Reed & Others  EWCA 572
Thu 29th Apr 2021
On 21st April 2021 the Court of Appeal gave judgment in respect of 6 cases which had been joined together in order to address the correct approach when sentencing particular offences under the Sexual Offences Act (2003). The offences all concerned children. The facts were either that the offence did not take place either because the child did not exist, or the defendant failed to persuade the child to behave as intended, or the intentions of the defendant were thwarted.
The reason for the Court so doing was to clarify the contradictions in the case law between AG’s Ref. (No. 94 of 2014) (R. -v-Baker)  EWCA Crim 2752  4 WLR 121, on the one side, and Privett & Others  EWCA 557;  2 Cr App R (S) 45, on the other.
On 29th April 2020 year the Court of Appeal in Privett gave guidance on sentencing offenders in relation to Section 14 of the Act (arranging or facilitating the commission of a child sexual offence). The Court held the sentencing court should identify the category of Harm by way of the kind of activity that the defendant intended. In cases where there was no child, the court should then adjust the starting point to that applicable if no activity had taken place.
The Court in Privett declined to review the sentencing principles in respect of S.9 (sexual activity with a child) and S.10 (causing or inciting sexual activity with a child), but said it was likely that the cases of Baker (and Cook, which followed that line of authority) would need to be reviewed in the future.
Baker concerned offences under S.9 (sexual activity with a child) and S.10 (causing or inciting sexual activity with a child). The Court held that attempted S.9 and 10 offences would come in the lowest category of Harm, (‘other’ sexual activity’) if there was no child or actual activity. The Court in Reed said that this approach did not make sense. There could not be ‘other sexual activity’, if there was no sexual activity.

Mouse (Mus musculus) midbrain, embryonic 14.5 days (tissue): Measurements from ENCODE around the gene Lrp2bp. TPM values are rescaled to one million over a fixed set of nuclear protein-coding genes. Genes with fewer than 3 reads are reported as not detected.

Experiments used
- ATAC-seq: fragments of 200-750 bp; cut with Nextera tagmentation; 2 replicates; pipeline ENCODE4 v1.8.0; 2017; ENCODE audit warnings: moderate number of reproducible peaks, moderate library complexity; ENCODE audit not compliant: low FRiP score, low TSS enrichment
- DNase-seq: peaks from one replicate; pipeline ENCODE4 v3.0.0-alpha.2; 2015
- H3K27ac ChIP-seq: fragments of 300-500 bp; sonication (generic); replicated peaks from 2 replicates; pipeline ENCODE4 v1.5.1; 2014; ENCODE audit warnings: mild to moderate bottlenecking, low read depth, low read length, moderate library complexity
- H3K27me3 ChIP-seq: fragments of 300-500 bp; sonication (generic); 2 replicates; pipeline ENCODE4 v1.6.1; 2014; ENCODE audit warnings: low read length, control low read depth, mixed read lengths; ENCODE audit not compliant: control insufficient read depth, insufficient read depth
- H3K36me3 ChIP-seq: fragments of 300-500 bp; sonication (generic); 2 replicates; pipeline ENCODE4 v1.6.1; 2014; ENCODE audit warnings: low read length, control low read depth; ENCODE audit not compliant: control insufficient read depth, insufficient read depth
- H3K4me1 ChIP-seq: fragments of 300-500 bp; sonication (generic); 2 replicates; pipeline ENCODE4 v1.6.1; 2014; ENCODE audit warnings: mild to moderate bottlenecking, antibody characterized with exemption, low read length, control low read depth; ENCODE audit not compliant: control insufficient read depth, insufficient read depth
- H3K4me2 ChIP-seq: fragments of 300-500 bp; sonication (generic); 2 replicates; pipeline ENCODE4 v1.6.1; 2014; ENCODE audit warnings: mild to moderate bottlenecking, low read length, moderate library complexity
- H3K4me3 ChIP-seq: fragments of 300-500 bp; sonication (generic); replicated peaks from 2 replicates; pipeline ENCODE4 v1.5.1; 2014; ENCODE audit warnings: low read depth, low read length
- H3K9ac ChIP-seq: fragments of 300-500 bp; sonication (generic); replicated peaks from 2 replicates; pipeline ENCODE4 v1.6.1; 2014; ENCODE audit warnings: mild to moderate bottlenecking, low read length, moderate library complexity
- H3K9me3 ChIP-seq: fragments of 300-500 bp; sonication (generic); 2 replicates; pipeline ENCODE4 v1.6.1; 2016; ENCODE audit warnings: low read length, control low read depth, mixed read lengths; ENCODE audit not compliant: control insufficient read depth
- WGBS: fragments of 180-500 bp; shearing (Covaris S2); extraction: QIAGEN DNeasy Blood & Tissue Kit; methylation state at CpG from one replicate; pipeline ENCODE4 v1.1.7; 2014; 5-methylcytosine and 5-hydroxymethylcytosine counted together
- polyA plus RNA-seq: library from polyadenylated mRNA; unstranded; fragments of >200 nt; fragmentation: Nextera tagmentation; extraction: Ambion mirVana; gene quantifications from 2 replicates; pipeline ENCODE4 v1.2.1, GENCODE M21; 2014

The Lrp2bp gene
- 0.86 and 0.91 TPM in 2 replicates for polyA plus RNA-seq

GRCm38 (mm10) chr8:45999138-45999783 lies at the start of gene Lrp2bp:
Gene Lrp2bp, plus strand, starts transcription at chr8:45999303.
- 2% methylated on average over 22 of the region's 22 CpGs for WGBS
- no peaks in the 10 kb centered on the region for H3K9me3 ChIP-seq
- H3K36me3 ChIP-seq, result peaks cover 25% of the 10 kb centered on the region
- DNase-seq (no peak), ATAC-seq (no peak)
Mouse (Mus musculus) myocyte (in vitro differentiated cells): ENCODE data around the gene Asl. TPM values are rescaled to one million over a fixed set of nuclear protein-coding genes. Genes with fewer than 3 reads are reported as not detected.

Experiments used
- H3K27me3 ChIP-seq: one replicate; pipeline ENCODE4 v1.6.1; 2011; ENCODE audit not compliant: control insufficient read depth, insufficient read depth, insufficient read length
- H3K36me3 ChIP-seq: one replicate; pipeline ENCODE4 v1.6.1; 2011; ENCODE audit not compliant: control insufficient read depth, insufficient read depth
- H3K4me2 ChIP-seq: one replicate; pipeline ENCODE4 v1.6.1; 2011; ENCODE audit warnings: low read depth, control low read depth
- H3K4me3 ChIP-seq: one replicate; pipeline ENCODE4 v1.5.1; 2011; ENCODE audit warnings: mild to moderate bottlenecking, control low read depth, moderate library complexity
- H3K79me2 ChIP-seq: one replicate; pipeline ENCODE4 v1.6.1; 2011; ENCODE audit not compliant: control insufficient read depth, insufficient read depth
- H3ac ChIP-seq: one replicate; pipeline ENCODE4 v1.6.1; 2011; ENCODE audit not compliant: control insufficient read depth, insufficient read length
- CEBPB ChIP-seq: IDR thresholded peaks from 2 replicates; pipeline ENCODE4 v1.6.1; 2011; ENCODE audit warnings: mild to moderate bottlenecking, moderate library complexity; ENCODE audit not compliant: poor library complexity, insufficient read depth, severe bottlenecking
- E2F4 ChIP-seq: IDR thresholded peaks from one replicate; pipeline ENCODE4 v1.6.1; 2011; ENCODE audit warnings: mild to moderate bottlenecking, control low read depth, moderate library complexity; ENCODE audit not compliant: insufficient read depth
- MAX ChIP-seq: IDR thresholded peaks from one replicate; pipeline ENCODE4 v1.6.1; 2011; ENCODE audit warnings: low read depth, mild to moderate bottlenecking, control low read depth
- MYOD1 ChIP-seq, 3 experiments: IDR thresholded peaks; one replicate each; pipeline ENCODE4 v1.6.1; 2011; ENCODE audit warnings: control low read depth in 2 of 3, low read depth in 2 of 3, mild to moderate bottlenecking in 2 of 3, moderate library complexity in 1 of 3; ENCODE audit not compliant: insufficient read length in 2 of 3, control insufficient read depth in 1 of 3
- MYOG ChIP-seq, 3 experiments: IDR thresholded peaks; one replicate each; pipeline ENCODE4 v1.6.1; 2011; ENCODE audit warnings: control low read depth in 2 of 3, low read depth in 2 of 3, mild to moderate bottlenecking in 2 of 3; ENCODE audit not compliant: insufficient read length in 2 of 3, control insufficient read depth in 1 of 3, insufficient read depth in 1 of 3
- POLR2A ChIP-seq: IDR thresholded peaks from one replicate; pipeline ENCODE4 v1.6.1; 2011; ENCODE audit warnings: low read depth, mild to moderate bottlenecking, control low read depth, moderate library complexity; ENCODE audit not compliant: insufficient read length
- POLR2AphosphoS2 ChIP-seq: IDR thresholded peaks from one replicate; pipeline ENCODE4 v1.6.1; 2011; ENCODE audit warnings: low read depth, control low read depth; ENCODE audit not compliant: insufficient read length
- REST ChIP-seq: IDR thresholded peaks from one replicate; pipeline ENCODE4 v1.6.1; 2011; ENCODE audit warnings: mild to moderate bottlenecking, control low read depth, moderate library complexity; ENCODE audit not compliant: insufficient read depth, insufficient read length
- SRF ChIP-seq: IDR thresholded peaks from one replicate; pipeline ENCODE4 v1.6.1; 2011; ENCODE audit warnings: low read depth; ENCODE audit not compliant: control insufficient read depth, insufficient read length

The Court in Reed said, as did that in Privett, that the fundamental of the sentencing process was Section 143 (1) of Criminal Justice Act (2003), (now Section 43 Sentencing Act (2020)) –
When a court is considering the seriousness of any offence, it must consider –
(a) The offender’s culpability in committing the offence, and
(b) Any harm which the offence –
(ii) was intended to cause, or
(iii) might foreseeably have caused
It followed, therefore, that the decision in Baker (and strong which followed the same reasoning) were unsustainable, in light of this statutory requirement, because the court was not entitled to put such cases into the lower category of Harm, since it is necessary to consider the intended harm, or harm which might foreseeably have been caused by the actions of the defendant. In other words, it was necessary to look at the gravity of the offence which was intended by the defendant.
The judgment in Reed establishes a clarity of approach in relation to a wide range of offences and attempted offences under the Sexual Offences Act.
Broadway House Chambers
29th April 2021
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